Hope Against Hope by Nadezhda Mandelstam
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Hope Against Hope
By Nadezhda Mandelstam

Hope Against Hope

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Format: Paperback

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Hope Against Hope by Nadezhda Mandelstam

Book Description

'Suddently, at about one o'clock in the morning, there was a sharp, unbearably explicit knock on the door. 'They've come for Osip', I said'. In 1933 the poet Osip Mandelstam- friend to Boris Pasternak and Anna Akhmatova- wrote a spirited satire denouncing Josef Stalin. It proved to be a sixteen-line death sentence. For his one act of defiance he was arrested by the Cheka, the secret police, interrogated, exiled and eventually re-arrested. He died en route to one of Stalin's labour camps. His wife, Nadezhda (1899-1980) was with him on both occasions when he was arrested, and she loyally accompanied him into exile in the Urals, where he wrote his last great poems. Although his mind had been unbalanced by his ordeal in prison, his spirit remained unbroken. Eager to solve 'the Mandelstam problem', the Soviet authorities invited the couple to stay in a rest home near Moscow. Nadezhda saw it as an opportunity for her husband to mend his shattered life, but it was a trap and he was arrested for the last time. 'My case will never be closed', Osip once said, and it is mostly through the courageous efforts of Nadezhda that his memory has been preserved. Hope against Hope, her first volume of memoirs, is a vivid and disturbing account of her last four years with her husband, the efforts she made to secure his release, to rescue his manuscripts from oblivion, and later, tragically, to discover the truth about his mysterious death. It is also a harrowing, first-hand account of how Stalin and his henchmen persecuted Russia's literary intelligentsia in the 1930s and beyond. Nadezhda Mandelstam spent most of the Second World War in Tashkent, living with her friend Akhmatova. Only in 1964 was she at last granted permission to return to Moscow. Here she began Hope against Hope, and later Hope Abandoned, the two memoirs of her life.

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Book Details

ISBN: 9781860466359
ISBN-10: 1860466354
Format: Paperback
(220mm x 150mm x 33mm)
Pages: 448
Imprint: The Harvill Press
Publisher: Vintage Publishing
Publish Date: 28-May-1999
Country of Publication: United Kingdom

Other Editions...


Books By Author Nadezhda Mandelstam

Hope Abandoned by Nadezhda Mandelstam Hope Abandoned, Paperback (November 2011)

'Hope Against Hope' recounted the last four years in the life of the great Russian poet, Osip Mandelstam, and gave an account of Stalin's terror. 'Hope Abandoned' complements that earlier masterpiece, and in it Nadezhada Mandelstam describes their life together from 1919, and her own after Mandelstam's death in a labour camp in 1938.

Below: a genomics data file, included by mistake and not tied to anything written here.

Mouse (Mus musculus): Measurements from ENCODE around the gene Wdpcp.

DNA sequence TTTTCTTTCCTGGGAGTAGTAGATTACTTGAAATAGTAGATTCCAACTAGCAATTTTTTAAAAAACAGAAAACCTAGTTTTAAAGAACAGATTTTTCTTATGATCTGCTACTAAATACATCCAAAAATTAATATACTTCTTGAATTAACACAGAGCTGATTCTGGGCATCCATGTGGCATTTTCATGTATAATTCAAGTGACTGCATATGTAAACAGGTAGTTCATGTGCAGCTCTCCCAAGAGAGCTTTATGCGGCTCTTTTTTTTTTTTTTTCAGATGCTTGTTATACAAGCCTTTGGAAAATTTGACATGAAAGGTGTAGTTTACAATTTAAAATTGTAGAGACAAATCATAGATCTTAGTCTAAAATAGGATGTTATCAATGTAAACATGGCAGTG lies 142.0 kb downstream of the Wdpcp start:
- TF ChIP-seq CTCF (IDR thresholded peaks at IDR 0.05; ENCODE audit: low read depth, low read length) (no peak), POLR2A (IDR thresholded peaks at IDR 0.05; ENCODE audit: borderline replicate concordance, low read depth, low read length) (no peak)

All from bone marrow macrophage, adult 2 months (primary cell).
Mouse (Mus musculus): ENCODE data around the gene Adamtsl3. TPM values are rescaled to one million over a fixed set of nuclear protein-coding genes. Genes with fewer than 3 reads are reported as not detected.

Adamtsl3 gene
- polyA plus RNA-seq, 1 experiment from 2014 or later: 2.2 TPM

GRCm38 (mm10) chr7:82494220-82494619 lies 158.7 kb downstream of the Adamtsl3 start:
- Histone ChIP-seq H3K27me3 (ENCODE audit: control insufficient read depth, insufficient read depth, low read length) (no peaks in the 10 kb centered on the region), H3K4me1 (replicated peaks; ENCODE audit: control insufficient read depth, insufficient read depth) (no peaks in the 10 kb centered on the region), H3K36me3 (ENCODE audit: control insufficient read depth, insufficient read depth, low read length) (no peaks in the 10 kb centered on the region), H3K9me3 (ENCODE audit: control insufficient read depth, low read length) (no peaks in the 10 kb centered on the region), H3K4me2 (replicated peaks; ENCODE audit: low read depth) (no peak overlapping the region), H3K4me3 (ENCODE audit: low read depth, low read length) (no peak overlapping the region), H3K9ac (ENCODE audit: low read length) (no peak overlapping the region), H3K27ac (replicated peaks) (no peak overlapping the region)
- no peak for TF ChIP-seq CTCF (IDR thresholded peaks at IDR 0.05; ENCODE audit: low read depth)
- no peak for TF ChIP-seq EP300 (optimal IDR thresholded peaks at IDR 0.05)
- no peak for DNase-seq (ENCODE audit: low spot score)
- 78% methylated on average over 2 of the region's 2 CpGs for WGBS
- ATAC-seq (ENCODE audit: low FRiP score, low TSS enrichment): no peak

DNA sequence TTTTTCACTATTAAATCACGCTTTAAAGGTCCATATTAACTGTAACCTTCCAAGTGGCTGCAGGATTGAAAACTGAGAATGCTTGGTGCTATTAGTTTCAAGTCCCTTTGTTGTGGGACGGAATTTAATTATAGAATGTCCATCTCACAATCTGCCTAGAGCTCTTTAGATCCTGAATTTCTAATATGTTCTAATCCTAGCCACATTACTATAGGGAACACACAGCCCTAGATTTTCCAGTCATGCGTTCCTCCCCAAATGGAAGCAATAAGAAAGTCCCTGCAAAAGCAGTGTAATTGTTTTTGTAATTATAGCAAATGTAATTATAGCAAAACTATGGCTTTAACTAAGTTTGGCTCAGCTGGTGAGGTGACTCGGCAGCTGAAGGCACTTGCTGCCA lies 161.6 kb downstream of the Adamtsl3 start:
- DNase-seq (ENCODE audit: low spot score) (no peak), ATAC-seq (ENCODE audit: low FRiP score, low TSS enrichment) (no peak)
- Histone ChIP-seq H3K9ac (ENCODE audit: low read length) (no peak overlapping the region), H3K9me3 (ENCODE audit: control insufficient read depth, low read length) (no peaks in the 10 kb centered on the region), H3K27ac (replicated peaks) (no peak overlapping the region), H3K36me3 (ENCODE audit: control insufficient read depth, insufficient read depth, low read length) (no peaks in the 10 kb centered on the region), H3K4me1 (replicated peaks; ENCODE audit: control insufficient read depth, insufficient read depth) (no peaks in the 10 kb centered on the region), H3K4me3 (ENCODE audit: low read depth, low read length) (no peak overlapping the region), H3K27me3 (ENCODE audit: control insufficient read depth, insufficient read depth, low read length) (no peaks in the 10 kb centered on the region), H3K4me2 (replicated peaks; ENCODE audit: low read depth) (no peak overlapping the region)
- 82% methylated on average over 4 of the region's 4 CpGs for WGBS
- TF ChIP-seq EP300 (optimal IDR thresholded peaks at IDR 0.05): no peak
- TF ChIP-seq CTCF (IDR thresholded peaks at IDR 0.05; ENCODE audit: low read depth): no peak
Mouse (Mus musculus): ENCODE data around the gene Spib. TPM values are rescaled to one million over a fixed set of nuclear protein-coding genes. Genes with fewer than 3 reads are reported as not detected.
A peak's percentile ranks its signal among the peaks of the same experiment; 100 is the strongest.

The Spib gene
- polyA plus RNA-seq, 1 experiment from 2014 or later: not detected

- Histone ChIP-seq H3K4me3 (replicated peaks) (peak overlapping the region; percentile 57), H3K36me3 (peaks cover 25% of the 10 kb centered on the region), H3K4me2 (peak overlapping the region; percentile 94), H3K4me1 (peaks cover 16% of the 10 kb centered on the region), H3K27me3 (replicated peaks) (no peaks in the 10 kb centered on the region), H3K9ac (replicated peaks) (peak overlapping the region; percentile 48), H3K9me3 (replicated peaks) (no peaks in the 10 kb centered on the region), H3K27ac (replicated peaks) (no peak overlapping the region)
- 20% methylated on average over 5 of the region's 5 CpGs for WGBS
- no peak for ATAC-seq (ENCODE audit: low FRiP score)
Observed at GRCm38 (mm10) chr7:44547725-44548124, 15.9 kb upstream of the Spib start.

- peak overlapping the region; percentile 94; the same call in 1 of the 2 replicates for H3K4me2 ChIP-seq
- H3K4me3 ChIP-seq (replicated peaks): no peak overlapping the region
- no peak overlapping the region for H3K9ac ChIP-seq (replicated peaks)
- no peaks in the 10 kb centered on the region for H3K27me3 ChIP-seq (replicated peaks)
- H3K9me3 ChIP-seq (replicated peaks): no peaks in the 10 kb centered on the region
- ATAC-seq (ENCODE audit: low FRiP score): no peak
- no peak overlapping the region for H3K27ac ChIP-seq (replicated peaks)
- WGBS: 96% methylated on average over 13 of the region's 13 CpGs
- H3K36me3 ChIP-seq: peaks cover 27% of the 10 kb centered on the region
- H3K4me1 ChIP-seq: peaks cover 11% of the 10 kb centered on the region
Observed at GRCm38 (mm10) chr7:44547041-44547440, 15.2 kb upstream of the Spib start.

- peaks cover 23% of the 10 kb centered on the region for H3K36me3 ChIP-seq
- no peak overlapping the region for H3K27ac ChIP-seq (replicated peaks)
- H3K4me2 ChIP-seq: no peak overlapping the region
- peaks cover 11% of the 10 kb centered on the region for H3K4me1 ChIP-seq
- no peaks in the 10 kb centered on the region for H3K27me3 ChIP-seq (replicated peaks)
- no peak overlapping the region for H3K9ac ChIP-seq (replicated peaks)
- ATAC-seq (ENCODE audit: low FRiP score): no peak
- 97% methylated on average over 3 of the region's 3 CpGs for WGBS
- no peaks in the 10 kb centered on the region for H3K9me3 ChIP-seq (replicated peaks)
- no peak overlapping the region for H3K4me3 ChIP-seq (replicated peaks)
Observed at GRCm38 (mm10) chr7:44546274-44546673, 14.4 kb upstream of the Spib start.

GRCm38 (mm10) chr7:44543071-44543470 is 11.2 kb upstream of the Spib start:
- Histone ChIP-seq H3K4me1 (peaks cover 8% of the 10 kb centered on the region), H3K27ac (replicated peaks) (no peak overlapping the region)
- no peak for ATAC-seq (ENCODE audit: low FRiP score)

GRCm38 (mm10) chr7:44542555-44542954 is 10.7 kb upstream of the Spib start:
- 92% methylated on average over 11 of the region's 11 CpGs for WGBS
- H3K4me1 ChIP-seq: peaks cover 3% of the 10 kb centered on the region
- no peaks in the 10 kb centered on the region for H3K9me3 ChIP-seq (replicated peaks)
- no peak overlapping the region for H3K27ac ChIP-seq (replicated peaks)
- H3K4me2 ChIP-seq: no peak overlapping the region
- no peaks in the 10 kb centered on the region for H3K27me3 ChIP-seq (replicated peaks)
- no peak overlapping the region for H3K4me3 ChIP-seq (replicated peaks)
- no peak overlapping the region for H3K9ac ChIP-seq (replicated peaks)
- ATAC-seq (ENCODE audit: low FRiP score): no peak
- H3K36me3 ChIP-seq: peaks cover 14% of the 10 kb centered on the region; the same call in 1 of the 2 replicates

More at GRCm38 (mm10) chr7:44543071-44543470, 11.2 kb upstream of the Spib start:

» View all books by Nadezhda Mandelstam

Reviews

UK Kirkus Review » After the Russian poet Osip Mandelstam died in a Stalinist prison camp, his widow Nadezhda survived as a teacher of English in remote provincial towns. In 1956, she was allowed back into Moscow and began work on this poignant memoir of the ordeal she shared with her husband. (Kirkus UK)


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Author Biography - Nadezhda Mandelstam

Nadezhda Yakovlevna Mandelstam was born in Saratov in 1899, but spent her early life in Kiev, studying art and travelling widely in Western Europe. She learned English, French and German fluently enough to undertake extensive translation work, which supported her in the hard years ahead. She met the poet Osip Mandelstam in Kiev in 1919, and they married in 1922. From then until Osip's death, her life was so inextricably linked with her husband's that without her extraordinary courage and fortitude most of his work would have died with him. She spent the Second World War in Tashkent, teaching English and sharing a house with her close friend the poet Anna Akhmatova. After the war she led an inconspicuous existence as a teacher of English in remote provincial towns. In 1964 she was granted permission to return to Moscow, where she began to write her memoir of the life she had shared with one of the greatest Russian poets of the twentieth century, and where she continued to preserve his works and his memory in the face of official disapproval. Nadezhda means 'hope' in Russian, and she herself chose the English titles for her two-volume memoirs. She died in 1980.

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